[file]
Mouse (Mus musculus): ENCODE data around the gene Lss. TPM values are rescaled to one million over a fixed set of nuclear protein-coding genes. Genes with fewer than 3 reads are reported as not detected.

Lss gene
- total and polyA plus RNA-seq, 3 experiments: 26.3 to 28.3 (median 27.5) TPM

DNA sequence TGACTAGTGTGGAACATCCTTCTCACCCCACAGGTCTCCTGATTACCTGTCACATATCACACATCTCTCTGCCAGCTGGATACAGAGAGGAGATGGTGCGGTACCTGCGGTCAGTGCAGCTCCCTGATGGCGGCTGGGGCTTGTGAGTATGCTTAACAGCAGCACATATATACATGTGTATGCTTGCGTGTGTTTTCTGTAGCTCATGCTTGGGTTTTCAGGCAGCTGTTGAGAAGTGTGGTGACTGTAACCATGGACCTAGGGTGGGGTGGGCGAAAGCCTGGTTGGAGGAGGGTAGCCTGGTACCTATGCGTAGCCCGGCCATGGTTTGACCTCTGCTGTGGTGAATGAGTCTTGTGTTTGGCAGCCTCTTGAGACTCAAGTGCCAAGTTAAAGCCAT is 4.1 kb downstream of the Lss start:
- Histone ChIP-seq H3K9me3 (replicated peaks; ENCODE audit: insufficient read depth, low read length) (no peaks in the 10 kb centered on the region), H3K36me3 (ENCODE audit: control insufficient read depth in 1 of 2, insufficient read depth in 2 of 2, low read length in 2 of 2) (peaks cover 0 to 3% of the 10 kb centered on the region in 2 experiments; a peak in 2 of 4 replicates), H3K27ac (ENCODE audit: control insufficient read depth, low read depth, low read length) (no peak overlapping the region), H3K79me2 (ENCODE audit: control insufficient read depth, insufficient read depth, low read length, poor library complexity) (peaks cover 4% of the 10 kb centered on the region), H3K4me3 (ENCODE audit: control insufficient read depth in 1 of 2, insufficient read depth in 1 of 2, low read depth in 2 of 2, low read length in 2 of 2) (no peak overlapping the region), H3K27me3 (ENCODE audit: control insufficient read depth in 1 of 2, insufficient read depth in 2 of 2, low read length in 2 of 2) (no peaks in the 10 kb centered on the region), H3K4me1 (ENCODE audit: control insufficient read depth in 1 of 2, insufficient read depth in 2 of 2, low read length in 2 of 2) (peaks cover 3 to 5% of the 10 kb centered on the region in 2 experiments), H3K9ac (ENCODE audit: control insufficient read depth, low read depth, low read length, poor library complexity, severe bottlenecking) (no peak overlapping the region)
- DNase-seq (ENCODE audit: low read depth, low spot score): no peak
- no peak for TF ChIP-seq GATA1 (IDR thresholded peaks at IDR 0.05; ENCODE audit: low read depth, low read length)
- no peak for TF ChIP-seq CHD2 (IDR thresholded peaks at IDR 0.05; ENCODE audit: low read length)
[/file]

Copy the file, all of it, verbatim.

Mouse (Mus musculus): ENCODE data around the gene Lss. TPM values are rescaled to one million over a fixed set of nuclear protein-coding genes. Genes with fewer than 3 reads are reported as not detected.

Lss gene
- total and polyA plus RNA-seq, 3 experiments: 26.3 to 28.3 (median 27.5) TPM

DNA sequence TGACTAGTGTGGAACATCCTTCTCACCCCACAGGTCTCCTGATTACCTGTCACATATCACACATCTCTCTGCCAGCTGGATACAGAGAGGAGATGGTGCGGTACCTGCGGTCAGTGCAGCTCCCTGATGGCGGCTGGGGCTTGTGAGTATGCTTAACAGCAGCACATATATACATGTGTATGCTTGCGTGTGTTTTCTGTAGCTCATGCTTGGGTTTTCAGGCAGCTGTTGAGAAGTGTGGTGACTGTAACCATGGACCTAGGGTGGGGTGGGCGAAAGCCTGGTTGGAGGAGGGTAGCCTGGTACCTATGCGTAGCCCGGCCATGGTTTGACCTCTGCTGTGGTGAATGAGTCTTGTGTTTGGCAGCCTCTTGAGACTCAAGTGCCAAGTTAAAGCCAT is 4.1 kb downstream of the Lss start:
- Histone ChIP-seq H3K9me3 (replicated peaks; ENCODE audit: insufficient read depth, low read length) (no peaks in the 10 kb centered on the region), H3K36me3 (ENCODE audit: control insufficient read depth in 1 of 2, insufficient read depth in 2 of 2, low read length in 2 of 2) (peaks cover 0 to 3% of the 10 kb centered on the region in 2 experiments; a peak in 2 of 4 replicates), H3K27ac (ENCODE audit: control insufficient read depth, low read depth, low read length) (no peak overlapping the region), H3K79me2 (ENCODE audit: control insufficient read depth, insufficient read depth, low read length, poor library complexity) (peaks cover 4% of the 10 kb centered on the region), H3K4me3 (ENCODE audit: control insufficient read depth in 1 of 2, insufficient read depth in 1 of 2, low read depth in 2 of 2, low read length in 2 of 2) (no peak overlapping the region), H3K27me3 (ENCODE audit: control insufficient read depth in 1 of 2, insufficient read depth in 2 of 2, low read length in 2 of 2) (no peaks in the 10 kb centered on the region), H3K4me1 (ENCODE audit: control insufficient read depth in 1 of 2, insufficient read depth in 2 of 2, low read length in 2 of 2) (peaks cover 3 to 5% of the 10 kb centered on the region in 2 experiments), H3K9ac (ENCODE audit: control insufficient read depth, low read depth, low read length, poor library complexity, severe bottlenecking) (no peak overlapping the region)
- DNase-seq (ENCODE audit: low read depth, low spot score): no peak
- no peak for TF ChIP-seq GATA1 (IDR thresholded peaks at IDR 0.05; ENCODE audit: low read depth, low read length)
- no peak for TF ChIP-seq CHD2 (IDR thresholded peaks at IDR 0.05; ENCODE audit: low read length)